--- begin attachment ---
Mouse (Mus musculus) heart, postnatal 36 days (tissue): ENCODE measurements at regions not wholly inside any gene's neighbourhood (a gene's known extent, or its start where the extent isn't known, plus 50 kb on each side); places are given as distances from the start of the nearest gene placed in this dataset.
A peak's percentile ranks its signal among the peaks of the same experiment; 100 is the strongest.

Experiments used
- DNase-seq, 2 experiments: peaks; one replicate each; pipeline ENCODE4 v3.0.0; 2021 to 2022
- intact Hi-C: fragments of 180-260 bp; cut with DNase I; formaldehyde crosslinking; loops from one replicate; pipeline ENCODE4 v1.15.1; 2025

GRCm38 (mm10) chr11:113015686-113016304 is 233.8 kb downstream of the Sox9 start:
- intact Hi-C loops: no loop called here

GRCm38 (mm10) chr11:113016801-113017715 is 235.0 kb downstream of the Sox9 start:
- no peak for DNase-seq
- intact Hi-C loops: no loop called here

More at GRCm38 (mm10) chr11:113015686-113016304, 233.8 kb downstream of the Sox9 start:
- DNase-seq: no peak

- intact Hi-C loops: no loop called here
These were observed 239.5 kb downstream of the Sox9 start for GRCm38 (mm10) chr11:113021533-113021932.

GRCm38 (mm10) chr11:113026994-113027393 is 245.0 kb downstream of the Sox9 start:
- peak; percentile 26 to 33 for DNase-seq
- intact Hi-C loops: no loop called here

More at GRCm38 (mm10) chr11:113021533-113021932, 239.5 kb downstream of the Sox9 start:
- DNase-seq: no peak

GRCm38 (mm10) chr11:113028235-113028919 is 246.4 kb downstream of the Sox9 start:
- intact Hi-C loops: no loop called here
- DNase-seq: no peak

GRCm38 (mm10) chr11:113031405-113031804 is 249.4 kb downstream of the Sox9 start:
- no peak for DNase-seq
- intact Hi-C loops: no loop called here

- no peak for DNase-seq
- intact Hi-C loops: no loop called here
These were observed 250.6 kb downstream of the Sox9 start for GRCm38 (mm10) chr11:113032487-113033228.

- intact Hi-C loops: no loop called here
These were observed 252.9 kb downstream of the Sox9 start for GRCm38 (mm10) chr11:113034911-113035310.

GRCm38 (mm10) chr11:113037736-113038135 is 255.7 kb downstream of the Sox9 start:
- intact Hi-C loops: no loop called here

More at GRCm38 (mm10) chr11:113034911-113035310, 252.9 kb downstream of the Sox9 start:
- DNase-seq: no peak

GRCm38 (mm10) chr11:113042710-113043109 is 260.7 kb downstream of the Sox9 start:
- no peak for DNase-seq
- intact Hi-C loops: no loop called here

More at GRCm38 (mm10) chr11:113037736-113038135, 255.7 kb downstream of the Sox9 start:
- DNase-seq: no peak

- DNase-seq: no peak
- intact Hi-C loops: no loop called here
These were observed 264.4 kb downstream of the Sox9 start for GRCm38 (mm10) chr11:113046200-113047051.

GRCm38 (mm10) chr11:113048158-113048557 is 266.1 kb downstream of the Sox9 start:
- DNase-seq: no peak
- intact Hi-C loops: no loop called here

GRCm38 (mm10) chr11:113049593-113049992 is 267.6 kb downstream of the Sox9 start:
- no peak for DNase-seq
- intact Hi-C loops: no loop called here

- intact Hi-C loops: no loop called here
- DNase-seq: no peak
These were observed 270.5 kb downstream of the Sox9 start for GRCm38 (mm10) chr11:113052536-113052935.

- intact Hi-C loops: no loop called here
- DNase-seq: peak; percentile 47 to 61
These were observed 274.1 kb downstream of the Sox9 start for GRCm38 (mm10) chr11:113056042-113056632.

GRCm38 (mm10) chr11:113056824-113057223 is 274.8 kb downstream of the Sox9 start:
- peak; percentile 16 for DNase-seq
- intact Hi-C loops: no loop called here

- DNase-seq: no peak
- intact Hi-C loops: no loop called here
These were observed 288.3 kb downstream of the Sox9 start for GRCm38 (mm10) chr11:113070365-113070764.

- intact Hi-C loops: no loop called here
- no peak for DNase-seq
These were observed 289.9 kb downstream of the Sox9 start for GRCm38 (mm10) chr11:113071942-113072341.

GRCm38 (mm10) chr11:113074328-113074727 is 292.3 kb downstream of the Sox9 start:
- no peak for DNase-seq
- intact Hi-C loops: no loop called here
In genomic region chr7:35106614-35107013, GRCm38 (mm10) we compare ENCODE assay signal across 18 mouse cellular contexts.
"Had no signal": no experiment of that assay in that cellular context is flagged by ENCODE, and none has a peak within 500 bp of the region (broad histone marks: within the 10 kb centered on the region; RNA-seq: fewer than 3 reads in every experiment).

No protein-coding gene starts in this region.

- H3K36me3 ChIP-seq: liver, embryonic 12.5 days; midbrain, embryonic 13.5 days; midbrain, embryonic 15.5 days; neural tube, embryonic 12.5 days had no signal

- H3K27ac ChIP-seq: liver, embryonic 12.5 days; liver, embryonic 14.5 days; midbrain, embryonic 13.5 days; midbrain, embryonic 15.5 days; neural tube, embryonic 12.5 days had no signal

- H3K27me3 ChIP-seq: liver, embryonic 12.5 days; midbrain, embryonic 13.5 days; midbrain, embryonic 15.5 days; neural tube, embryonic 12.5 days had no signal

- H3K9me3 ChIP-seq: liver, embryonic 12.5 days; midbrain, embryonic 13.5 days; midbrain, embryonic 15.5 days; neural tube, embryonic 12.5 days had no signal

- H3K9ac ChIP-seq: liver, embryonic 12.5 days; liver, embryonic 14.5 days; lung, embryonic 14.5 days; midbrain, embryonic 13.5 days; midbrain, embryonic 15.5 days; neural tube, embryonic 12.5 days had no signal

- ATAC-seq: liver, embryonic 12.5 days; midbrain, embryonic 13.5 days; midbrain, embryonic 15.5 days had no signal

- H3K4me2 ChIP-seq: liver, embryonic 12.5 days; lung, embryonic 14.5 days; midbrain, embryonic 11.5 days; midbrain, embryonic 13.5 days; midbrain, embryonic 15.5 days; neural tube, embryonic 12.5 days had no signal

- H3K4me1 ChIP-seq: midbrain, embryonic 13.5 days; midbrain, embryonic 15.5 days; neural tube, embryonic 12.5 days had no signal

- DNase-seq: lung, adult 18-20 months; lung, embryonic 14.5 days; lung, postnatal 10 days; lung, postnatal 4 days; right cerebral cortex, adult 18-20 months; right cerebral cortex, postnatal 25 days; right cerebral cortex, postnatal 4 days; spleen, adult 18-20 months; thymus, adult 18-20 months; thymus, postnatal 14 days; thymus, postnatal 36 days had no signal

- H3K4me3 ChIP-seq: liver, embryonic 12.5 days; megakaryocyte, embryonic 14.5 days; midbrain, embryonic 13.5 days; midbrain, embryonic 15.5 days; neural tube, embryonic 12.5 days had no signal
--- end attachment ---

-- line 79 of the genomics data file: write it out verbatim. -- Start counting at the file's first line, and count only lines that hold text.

- H3K4me3 ChIP-seq: liver, embryonic 12.5 days; megakaryocyte, embryonic 14.5 days; midbrain, embryonic 13.5 days; midbrain, embryonic 15.5 days; neural tube, embryonic 12.5 days had no signal